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“Are you a vegetarian? So are the millions of Coptic Christian Ethiopians, for some 200 days a year. To meet the need, their ancient culture produced and refined scores of vegetarian dishes with great delicacy of flavourings. Are you a carnivore? An Ethiopian meal might lead you to think you were already in heaven” – Daniel Mesfin

Ethiopian food is well-travelled and has an ancient and layered history. Now, it has extended it’s reach to Lewes and for a few select weeks in April (Saturday 1 & 8 April) you’ll be able to have it delivered direct to your door, cooked by two cooks, Genet & Abeba, who are steadily building a reputation in the local area.

Friends for ten years, Genet and Abeba first started talking about cooking food from their native Ethiopia in 2015 after realising that the food is ‘different, healthy, delicious, tasty and everyone loves it’. A year later, words turned into action, and they cooked first at Fanny’s Cafe, and then last year, they hosted a sold-out supperclub in Lewes. Demand has been high since they first started their partnership and in April the cooks offer their services for home delivery in Lewes and Brighton out of The Feature Kitchen.

The terrain and colours that make up the landscape of Ethiopia are breathtaking: from the harsh desert to the vast semi-arid plains up to the cool well-watered highlands, where the capital Addis Ababa sits. The country has a long history, some chroniclers chart a kingdom with lineage right back to biblical times, to Solomon, and to the Queen of Sheba. Orthodox Christianity dominates but it also has a large Islamic population, and hosts a vast range of languages, and ethnicities. Over to the east, with it’s kindred state Eritrea, and the rest of the Horn of Africa, it is linked to the cultural worlds of the Indian Ocean, and Red Sea. And so it’s no surprise that when all this feeds into it’s food, that food is something special.

What makes it special? Well, it’s a good question. With a country as large and diverse as Ethiopia, it’s not a homogeneity, or a monolithic cuisine that stands out. Having said that, a ubiquitous fermented staple tends to dominate an Ethiopian meal, serving as both the cutlery and as a soft, brittle, cloth like, edible plate. It is a benefactor of being unique, as it bears little comparison to any other staple. You’ll fumble around trying to describe it, drawing for terms such as thin pancake, crumpet, or fermented flatbread – all fair enough – but all off the mark. It basks in the security of fitting no name other than it’s own, injera. The taste, and texture are easier to describe, and universal… just lovely.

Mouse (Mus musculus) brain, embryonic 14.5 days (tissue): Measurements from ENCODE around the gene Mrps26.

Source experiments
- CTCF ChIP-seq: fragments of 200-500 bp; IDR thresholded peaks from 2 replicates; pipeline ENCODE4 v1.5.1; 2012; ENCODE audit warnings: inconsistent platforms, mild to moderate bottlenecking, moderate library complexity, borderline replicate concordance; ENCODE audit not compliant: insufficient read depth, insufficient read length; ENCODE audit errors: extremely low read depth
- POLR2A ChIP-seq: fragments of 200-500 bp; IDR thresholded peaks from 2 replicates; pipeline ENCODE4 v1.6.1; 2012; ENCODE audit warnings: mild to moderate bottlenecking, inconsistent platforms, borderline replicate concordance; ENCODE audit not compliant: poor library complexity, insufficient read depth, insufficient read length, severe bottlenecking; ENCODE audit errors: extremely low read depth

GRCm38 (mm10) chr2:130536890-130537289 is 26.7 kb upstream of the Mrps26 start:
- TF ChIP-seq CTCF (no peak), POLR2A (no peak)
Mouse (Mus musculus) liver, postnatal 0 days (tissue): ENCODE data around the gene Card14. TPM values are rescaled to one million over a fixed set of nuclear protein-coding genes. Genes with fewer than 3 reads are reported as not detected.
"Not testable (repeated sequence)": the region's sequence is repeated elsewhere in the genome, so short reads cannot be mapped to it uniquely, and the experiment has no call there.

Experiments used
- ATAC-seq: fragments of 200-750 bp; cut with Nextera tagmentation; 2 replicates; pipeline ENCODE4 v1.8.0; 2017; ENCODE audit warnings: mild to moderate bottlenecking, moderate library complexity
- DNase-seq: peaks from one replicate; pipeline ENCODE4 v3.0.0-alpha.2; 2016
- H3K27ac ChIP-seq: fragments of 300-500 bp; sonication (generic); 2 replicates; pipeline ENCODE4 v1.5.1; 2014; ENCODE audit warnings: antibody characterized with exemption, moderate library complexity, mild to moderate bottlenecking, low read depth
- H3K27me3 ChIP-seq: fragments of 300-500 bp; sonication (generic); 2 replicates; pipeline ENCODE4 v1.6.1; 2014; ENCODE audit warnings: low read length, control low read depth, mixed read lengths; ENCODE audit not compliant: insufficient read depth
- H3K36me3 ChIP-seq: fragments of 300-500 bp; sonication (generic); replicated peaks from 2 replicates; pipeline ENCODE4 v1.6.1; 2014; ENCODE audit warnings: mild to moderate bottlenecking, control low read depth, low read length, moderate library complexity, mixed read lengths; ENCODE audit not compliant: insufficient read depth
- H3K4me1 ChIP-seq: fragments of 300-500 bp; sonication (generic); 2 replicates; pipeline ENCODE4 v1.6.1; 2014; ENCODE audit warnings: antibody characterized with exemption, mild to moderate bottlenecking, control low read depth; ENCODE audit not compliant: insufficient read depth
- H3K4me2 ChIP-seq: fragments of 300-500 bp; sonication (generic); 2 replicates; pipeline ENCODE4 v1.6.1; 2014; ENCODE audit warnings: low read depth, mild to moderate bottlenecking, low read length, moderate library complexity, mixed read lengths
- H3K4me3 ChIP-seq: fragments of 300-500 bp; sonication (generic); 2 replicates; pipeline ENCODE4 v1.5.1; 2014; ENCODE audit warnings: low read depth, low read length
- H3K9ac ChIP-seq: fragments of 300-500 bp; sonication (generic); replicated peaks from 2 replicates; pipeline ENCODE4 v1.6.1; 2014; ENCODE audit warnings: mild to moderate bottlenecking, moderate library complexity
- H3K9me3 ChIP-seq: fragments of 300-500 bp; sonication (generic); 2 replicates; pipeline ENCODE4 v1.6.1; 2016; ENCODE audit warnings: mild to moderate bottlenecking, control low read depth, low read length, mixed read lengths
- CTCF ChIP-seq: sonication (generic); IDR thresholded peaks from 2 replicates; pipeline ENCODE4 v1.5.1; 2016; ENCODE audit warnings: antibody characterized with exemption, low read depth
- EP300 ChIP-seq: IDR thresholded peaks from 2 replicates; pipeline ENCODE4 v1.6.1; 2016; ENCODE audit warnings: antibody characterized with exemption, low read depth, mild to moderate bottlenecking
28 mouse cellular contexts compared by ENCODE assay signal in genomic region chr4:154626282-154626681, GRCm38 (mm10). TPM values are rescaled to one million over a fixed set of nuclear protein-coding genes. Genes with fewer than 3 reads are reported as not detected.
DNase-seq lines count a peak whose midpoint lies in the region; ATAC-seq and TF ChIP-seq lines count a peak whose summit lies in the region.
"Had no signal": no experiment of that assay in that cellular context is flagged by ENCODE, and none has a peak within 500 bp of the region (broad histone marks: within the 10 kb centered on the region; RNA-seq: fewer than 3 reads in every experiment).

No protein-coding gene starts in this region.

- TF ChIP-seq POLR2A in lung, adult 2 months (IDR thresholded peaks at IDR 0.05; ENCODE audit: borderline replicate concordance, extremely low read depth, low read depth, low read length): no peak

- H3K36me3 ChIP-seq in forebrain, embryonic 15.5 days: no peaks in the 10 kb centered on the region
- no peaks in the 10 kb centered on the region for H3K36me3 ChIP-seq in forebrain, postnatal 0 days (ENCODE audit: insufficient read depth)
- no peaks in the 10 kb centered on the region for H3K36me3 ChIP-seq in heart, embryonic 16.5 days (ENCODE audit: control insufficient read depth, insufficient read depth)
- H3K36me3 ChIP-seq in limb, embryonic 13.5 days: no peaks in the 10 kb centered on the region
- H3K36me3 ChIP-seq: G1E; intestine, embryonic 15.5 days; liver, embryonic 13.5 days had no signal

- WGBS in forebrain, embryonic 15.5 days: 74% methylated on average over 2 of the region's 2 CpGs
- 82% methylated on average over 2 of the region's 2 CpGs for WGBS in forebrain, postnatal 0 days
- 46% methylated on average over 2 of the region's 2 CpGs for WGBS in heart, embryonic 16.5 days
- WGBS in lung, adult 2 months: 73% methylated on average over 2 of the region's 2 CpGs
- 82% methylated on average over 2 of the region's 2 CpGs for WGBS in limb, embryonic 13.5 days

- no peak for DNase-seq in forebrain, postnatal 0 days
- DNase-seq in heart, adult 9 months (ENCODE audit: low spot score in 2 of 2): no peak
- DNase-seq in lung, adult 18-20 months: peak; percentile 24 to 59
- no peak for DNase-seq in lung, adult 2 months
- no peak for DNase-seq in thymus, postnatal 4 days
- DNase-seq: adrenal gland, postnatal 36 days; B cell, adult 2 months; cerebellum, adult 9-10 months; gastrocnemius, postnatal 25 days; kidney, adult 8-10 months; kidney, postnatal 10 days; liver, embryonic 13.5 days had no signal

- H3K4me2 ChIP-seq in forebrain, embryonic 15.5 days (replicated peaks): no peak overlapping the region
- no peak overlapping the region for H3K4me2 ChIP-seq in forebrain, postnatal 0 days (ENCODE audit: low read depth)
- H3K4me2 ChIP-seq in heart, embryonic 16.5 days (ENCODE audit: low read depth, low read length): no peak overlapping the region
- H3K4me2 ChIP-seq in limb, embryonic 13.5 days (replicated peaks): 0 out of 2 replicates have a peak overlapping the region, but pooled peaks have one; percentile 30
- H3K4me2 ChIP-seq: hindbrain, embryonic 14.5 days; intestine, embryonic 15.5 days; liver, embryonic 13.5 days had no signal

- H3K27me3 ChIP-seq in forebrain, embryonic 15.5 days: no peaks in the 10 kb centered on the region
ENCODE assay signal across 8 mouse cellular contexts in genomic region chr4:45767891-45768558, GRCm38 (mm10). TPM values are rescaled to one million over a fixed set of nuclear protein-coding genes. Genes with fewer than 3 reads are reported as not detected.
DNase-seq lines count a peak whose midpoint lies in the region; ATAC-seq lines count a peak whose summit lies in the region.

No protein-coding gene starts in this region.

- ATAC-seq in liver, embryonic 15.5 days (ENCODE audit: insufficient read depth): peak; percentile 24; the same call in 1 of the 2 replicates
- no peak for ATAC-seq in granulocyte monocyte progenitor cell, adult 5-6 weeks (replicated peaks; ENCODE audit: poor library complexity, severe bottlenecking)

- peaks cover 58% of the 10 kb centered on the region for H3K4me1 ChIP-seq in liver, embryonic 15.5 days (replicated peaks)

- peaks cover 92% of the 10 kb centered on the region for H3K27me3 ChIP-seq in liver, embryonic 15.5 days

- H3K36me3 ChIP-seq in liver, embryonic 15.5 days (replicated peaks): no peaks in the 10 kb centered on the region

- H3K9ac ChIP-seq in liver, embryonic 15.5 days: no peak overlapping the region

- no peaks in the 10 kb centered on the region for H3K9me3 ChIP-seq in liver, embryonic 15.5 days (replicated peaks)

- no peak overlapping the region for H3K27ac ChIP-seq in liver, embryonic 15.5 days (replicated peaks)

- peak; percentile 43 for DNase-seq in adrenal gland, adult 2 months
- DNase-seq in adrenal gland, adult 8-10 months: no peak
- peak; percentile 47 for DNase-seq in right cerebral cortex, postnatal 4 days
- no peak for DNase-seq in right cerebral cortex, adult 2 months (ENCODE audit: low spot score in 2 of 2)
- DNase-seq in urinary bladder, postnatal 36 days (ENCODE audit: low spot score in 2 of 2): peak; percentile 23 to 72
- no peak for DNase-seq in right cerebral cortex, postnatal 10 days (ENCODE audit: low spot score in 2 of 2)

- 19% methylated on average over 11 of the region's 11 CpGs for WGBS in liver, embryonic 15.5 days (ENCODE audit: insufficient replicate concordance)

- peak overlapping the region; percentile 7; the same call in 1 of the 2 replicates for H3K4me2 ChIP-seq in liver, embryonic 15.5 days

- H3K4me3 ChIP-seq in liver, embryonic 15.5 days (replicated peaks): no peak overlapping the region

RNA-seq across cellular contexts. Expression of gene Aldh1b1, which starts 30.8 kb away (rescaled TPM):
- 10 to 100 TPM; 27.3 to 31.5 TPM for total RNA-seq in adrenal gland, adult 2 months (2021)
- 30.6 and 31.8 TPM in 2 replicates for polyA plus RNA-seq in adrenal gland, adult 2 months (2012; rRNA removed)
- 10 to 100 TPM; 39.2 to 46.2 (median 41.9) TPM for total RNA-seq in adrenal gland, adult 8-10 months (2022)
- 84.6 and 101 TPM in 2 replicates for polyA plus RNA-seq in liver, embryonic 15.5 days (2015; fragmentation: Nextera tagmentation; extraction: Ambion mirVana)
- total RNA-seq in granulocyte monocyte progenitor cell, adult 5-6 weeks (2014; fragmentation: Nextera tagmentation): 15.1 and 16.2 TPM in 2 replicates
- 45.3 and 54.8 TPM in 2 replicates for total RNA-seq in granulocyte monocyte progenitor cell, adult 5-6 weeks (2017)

What next? Well, there are any number of sauces and stews to pick out. Doro Wat, is a common dish, and also incredibly simple, onions cooked down, with chicken and added spice. But what spice! You wouldn’t be surprised that a spice mix with the regal name of Berbere does not disappoint. It appears across a range of other dishes, such as misir wat, popping up like a cameo appearance from a favourite actor, stealing scenes while also enriching the overall quality of the film. As Daniel Mesfin writes, there are any number of vegetarian dishes that have a great delicacy of flavour, from the flavoured chickpea paste (shiro) to spring greens. The variety is impressive, and the impression strong.

The wide use of vegetables, legumes and pulses is excellent. Many dishes are largely gluten and dairy free; many of the vegetarian dishes are vegan. A grass – tef - forms the basis of injera and it has a nutritional profile that holds plenty of promise of achieving ‘superfood’ status in the future, although that designation will never match the ancient grain's longevity. While Ethiopian food is not as well known as cuisines from other diaspora’s in the UK, for an African cuisine, it has managed to establish a wide and decent profile.

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